deanres

Electric Fuel Pump Failure on the Way Home

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So on my way home from work last night the 1974 2002 started to sputter and finally died. I glided to the side of a very busy road and started thinking. After pushing the car half a block in 90 degree heat and humidity I got it on a side street where I could open the trunk and listen for the electric fuel pump. Not a sound.... This was actually a good thing since I just happened to have another fuel pump from a long forgotten project a few years ago. So on the side of the road I replace the fuel pump and although a bit sweaty, with just twisted wire connections I was back on my way. This weekend I will get some proper automotive wire connections for all of the ones I McGyver'd to get going again. I noticed an in-line fuse in that hot power wire. Does anyone know if that needs to be there? 

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Extra protection against possible short circuits, but then you need to carry spares to avoid pushing your car in the heat if the fuse blows.  You should think about a roll-over/impact kill switch from a Ford to stop your pump from pumping in case of a crash.

 

Mark92131

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I would further suggest using a circuit that only provides power while the engine is running. That way in the event the motor dies (crash, seize, etc.) the pump stops running.

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The circuit does cut off with the engine and ignition, and I guess if the fuse fails I can just splice around it if I have to... 

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TOTALLY AWESOME !!  Another fantastic testimony to the all-mechanical car that, with a bit of reasonable/thoughtful troubleshooting and the right part(s), is back on the road in very short order.

 

Cheers,

 

Carl

 

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andreb,

 

how does one provide a powered electrical circuit that knows when the engine is running, or not running ??  

----  More specifically:  if sending that power to the electrical fuel pump, which if not running, the engine doesn't run ??

----  Thus, if the engine isn't running, how will the electrical fuel pump circuit ever become energized in order to get the engine running so that electrical power can flow to the fuel pump ??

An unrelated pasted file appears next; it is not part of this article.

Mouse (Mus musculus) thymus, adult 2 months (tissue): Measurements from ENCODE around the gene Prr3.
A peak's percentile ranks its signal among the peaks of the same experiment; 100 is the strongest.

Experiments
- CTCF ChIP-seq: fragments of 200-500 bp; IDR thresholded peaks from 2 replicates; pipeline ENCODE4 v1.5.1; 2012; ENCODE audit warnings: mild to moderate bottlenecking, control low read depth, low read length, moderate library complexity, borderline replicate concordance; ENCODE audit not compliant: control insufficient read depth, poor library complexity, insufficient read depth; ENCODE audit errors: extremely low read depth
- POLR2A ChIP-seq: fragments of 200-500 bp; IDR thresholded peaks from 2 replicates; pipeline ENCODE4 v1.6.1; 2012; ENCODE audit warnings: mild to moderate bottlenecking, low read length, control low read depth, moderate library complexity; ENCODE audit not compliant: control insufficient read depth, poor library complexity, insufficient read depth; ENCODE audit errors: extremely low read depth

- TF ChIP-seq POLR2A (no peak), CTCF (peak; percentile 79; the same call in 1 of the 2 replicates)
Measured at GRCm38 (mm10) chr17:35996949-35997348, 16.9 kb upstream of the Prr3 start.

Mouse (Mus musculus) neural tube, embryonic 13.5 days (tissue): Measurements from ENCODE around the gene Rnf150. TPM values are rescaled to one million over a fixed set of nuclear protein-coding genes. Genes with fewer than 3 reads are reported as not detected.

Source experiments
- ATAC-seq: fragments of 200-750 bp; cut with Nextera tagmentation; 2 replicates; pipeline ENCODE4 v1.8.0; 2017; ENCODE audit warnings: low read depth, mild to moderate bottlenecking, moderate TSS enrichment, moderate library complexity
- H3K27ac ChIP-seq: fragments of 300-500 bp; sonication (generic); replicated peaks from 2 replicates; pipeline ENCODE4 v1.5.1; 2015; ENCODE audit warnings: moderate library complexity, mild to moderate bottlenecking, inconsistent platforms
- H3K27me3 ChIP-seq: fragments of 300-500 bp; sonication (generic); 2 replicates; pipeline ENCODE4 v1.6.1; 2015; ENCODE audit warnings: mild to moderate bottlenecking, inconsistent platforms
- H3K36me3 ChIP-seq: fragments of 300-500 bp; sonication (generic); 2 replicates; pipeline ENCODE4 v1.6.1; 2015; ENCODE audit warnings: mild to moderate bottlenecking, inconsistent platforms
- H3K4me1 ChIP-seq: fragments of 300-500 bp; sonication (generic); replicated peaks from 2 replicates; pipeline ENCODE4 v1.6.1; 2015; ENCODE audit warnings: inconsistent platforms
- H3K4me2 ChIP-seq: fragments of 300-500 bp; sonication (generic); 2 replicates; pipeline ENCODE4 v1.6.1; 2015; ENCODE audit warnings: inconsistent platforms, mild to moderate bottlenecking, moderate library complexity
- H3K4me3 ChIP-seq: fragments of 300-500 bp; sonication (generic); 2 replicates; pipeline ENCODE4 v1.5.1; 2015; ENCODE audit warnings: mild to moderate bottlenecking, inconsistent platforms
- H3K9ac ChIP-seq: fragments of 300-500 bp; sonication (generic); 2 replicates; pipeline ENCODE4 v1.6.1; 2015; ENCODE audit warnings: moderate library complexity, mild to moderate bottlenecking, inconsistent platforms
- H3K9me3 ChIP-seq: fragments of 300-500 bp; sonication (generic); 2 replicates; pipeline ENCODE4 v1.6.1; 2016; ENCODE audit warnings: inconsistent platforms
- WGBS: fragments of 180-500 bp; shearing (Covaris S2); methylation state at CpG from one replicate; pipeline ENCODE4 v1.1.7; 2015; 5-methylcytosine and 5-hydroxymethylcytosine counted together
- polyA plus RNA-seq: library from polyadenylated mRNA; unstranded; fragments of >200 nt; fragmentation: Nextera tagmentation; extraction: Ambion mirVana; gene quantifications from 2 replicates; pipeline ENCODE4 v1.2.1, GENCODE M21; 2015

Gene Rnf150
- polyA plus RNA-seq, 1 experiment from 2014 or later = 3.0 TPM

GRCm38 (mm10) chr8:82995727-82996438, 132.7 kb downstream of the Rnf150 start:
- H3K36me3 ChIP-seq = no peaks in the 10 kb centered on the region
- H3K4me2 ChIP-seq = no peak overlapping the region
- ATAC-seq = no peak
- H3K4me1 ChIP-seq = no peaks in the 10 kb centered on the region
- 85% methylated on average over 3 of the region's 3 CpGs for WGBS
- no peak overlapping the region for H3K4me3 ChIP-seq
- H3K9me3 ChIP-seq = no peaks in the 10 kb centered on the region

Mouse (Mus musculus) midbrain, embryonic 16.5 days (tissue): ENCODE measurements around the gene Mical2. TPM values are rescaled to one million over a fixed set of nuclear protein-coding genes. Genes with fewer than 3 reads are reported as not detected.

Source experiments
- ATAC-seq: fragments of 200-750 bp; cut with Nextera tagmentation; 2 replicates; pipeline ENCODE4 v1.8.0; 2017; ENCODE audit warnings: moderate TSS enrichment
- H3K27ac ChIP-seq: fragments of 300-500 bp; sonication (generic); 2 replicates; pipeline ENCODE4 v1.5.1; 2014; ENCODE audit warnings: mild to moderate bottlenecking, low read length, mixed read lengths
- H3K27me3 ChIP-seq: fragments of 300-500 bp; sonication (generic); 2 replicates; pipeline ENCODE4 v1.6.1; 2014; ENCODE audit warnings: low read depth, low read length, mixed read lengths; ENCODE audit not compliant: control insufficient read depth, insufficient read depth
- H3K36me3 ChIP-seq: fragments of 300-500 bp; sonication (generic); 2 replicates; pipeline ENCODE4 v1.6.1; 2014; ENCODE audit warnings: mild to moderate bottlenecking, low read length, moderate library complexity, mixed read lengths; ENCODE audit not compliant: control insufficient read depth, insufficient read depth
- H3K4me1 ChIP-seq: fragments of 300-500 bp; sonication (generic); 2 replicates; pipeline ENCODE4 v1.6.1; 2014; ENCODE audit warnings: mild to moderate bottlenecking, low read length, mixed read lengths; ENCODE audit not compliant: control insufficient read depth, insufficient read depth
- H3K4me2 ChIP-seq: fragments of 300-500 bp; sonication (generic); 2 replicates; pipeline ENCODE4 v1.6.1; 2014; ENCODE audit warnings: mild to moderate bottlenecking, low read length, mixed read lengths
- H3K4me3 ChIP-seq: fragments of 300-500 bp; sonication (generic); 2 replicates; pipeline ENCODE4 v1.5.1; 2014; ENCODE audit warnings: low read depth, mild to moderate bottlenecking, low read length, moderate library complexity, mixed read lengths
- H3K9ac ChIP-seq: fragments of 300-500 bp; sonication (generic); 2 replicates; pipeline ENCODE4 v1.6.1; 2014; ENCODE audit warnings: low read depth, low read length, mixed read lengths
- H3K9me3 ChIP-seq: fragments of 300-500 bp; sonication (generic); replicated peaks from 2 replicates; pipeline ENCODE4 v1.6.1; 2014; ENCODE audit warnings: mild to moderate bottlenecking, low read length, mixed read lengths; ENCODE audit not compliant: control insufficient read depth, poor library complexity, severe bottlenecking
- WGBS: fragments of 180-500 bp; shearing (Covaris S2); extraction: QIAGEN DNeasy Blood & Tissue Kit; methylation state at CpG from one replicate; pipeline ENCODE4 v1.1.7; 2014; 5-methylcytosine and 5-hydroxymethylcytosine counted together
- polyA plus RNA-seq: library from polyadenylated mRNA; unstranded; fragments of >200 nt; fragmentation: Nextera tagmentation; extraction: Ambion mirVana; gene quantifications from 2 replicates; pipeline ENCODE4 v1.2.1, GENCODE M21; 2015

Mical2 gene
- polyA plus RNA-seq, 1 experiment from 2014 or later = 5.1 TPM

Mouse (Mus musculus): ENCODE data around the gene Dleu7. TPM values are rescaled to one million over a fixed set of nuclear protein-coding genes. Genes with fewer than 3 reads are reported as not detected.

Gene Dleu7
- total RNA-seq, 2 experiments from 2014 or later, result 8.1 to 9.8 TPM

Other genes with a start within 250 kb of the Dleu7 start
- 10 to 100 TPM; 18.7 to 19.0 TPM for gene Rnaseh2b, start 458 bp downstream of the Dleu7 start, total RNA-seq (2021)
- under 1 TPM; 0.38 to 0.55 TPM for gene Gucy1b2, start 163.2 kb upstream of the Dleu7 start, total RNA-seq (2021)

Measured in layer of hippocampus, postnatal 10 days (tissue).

---------  in other words, how does one ever get the car started in the first place, since the engine isn't running and power cannot get to the fuel pump ??

 

"electricals" are quite a bit of a mystery to me.

 

Cheers,

 

Carl

 

Edited by OriginalOwner

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1 hour ago, OriginalOwner said:

andreb,

 

how does one provide a powered electrical circuit that knows when the engine is running, or not running ??  fuel pump ??

 

 

What he (andreb) may be talking about is circuit which senses oil pressure via a sender; when the oil pressure is below, say 15 lbs (like when the engine stops turning), the sender 'switch' triggers a relay which shuts off the +12v going feeding the electric fuel pump. And there are other methods... -KB

Edited by kbmb02
Edit.

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2 hours ago, OriginalOwner said:

TOTALLY AWESOME !!  Another fantastic testimony to the all-mechanical car that, with a bit of reasonable/thoughtful troubleshooting and the right part(s), is back on the road in very short order.

 

Boooo!  This is the modern age of complexity and unreliability.

 

2 hours ago, OriginalOwner said:

----  Thus, if the engine isn't running, how will the electrical fuel pump circuit ever become energized in order to get the engine running so that electrical power can flow to the fuel pump ??

---------  in other words, how does one ever get the car started in the first place, since the engine isn't running and power cannot get to the fuel pump ??

  Maybe a circuit parallel to a starting circuit similar in function like the coil ballast system for engine start using an ignition start position to pull in the relay.  Of course, the system has to be primed so lengthy cranking is avoided (fuel wise, I mean).  Once the engine fires and oil pressure switch closes the run circuit is active.

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Jimk has the general idea. I do have sidedraft Webers on my car so priming the fuel bowl is rarely needed. I have wired in a manual fuel pump switch for just this scenario though. There are oil pressure switches that do just this. They close a contact when pressure is applies and that in turn triggers a relay that supplies voltage to the fuel pump. Using the start side of the coil ballast can work for priming and then other circuit can take over. There is also a log of the v-reg I think that closed when the alternator is supplying voltage that could work as well. That follows the logic that is the alt. is spinning then the engine is running. In most race cars we run a manual switch and sometimes add a tip-over switch for safety, sometimes required by the racing org.

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